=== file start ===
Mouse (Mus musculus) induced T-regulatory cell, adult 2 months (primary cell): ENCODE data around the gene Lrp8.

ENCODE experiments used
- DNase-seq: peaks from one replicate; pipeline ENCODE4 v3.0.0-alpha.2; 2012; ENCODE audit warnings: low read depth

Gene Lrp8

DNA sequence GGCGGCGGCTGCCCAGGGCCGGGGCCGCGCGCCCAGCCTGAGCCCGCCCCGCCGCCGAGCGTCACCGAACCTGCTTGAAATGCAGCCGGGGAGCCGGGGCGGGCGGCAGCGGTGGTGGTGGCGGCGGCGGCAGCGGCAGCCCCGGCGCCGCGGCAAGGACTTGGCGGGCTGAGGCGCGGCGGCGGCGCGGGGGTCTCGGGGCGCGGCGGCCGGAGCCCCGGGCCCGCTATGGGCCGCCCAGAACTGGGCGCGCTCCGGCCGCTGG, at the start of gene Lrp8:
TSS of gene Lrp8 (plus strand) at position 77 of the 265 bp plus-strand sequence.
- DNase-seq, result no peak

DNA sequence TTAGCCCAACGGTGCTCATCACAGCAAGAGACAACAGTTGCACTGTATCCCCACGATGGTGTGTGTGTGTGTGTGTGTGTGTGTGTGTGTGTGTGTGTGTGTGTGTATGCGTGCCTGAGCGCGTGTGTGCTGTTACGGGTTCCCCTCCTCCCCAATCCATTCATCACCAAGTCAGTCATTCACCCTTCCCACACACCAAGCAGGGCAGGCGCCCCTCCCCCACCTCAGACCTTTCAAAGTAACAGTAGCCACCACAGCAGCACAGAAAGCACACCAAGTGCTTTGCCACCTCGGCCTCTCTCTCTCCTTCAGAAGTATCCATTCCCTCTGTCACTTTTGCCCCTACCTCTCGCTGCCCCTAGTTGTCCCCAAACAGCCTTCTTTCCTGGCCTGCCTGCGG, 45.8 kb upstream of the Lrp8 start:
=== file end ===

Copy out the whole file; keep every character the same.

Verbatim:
Mouse (Mus musculus) induced T-regulatory cell, adult 2 months (primary cell): ENCODE data around the gene Lrp8.

ENCODE experiments used
- DNase-seq: peaks from one replicate; pipeline ENCODE4 v3.0.0-alpha.2; 2012; ENCODE audit warnings: low read depth

Gene Lrp8

DNA sequence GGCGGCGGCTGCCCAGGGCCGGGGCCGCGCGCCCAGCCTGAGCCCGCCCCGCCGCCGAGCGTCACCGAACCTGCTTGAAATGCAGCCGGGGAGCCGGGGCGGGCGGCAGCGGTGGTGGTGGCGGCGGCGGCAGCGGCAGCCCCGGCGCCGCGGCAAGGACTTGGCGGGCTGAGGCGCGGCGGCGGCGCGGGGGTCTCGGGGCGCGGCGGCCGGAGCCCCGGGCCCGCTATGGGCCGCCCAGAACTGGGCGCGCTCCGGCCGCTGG, at the start of gene Lrp8:
TSS of gene Lrp8 (plus strand) at position 77 of the 265 bp plus-strand sequence.
- DNase-seq, result no peak

DNA sequence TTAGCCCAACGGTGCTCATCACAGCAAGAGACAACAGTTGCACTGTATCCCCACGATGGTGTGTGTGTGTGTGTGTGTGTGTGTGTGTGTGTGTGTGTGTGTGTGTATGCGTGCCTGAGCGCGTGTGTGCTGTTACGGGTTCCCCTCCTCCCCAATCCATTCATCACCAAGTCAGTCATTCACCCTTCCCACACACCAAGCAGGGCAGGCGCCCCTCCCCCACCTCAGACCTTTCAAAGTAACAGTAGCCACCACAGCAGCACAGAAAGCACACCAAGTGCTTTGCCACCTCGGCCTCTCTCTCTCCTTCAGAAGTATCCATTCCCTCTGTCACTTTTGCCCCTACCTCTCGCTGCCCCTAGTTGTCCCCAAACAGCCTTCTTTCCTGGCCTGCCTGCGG, 45.8 kb upstream of the Lrp8 start: